Burlington Northern Santa Fe train hauls one of many daily loads of thermal coal from Wyoming along White Rock beach, for export to Asia power plants. Shipments through B.C. ports jumped after California, Oregon and Washington stopped shipments from their ports. (Michael Chu/Flickr)

B.C. VIEWS: Politicians grasp at straws, avoid climate policy reality

It doesn’t matter what parties offer in the fall Canadian election

Sorry to interrupt your peaceful, smoke-free summer, but the dark clouds of confusion and contradiction gathering on the horizon are the first signs of a looming federal election.

Prime Minister Justin Trudeau set the tone at a recent $1,500-a-plate party fundraiser in Vancouver, after his official business of announcing partial funding for 10 new electric buses for Victoria – in 2021. Yes, the prime ministerial jet, motorcade and all that were deployed across the country to announce the latest bold move to reduce greenhouse gas emissions.

At the swanky dinner, Trudeau pledged to avoid divisive and negative politics, and warned about those bad Conservatives who are fighting his national carbon tax.

Alberta, Saskatchewan and Ontario are headed for the Supreme Court of Canada in an effort to set their own policies. Not B.C. though. The John Horgan NDP government is battling Trudeau’s oil pipeline project, but not his $20-per-tonne minimum national carbon tax.

B.C.’s carbon tax is already twice that high, and Horgan’s NDP is currently in favour of raising it more, while at the same time grilling petroleum companies about the rising cost of gasoline.

“Here in B.C., you really matter,” Trudeau assured well-heeled Liberal Party donors in his drama-teacher style. “You are a province of people who get it. Who understand that the way to positive growth is to invest in the environment.”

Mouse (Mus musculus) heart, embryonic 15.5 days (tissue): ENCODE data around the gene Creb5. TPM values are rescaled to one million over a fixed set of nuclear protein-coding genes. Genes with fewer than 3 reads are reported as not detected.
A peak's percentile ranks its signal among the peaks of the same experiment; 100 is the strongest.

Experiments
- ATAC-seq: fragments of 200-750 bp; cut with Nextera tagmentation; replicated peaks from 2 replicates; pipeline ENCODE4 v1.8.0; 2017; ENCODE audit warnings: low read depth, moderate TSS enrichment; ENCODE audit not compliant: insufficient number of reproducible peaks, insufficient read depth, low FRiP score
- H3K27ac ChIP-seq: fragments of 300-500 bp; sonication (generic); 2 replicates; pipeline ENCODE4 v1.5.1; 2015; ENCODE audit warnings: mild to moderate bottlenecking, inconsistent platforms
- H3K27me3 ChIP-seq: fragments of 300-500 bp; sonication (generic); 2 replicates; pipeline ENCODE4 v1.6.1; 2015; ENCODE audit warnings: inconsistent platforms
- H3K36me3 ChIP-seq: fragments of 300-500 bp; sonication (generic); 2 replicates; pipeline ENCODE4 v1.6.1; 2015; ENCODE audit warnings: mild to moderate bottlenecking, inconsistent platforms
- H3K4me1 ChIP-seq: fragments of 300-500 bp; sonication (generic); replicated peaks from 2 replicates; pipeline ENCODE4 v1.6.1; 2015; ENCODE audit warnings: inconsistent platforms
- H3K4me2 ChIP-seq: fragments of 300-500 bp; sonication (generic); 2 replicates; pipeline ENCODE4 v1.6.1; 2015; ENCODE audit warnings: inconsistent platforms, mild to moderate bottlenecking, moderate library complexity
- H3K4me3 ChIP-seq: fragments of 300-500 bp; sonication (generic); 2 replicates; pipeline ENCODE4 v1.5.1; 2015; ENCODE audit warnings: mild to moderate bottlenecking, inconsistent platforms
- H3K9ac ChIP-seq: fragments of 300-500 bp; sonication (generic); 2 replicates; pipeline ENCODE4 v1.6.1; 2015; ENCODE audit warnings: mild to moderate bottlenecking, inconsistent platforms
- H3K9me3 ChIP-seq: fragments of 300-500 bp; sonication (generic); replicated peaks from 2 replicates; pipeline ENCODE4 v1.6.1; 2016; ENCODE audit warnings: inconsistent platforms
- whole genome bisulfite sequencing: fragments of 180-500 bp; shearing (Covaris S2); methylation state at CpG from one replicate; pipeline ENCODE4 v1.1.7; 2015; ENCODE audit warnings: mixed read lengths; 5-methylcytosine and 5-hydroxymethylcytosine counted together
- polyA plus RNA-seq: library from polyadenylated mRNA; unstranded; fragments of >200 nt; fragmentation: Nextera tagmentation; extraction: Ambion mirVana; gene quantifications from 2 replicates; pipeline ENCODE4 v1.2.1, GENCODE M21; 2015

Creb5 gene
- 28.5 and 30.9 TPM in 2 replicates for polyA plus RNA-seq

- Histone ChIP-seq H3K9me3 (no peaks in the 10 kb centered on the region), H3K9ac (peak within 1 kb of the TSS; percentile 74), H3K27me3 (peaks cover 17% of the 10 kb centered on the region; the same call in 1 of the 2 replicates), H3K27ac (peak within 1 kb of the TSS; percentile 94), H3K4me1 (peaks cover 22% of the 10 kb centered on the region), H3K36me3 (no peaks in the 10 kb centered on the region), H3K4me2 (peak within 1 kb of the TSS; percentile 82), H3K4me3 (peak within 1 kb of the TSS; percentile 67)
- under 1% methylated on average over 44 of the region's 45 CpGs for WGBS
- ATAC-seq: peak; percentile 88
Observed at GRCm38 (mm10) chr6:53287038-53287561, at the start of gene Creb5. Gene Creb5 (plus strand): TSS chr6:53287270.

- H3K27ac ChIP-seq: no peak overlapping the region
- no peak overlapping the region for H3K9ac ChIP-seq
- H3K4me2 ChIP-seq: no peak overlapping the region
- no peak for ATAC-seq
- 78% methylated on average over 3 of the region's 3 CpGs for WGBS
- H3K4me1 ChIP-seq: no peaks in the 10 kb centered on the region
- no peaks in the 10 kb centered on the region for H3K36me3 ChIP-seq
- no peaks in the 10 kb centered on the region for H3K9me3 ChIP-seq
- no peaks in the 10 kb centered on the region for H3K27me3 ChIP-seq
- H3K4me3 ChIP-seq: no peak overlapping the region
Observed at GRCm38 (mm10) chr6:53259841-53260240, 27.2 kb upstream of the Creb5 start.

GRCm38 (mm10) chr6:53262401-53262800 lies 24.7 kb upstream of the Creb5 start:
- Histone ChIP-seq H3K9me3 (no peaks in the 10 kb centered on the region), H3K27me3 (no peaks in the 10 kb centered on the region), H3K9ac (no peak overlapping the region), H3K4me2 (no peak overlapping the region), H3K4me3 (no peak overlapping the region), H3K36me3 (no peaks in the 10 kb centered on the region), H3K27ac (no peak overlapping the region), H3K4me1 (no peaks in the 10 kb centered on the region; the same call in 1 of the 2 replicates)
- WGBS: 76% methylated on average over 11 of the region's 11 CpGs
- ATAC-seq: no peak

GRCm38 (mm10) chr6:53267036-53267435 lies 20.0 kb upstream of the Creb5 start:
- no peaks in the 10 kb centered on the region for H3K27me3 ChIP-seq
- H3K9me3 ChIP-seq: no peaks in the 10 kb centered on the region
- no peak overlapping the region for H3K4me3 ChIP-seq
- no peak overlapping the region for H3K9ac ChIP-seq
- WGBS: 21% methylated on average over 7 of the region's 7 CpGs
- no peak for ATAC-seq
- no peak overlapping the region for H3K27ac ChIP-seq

With due respect to our dear leader, I doubt that B.C. residents “get it,” if “it” is the logic of the federal government’s strategy to combat what is now ritually referred to as the “climate emergency.” I suspect this is one reason why Trudeau and Environment Minister Catherine McKenna have been trying to change the channel to plastic bags and drinking straws.

Token bans on plastic items here are as unlikely to stop the vast outpouring of ocean pollution from rivers in China, India and Vietnam as a few electric buses are to stop the huge and increasing use of carbon-emitting fuels in Asia and around the world.

RELATED: Too many coal trains through White Rock, resident says

RELATED: Trudeau, Horgan announce 10 electric buses for Victoria

Indeed, B.C.’s current $40-per-tonne carbon tax isn’t lowering emissions here. They have continued to increase since a recession-induced dip ended in 2010. Granted, per-capita emissions are declining, but that’s largely a result of urbanization and industrial struggles.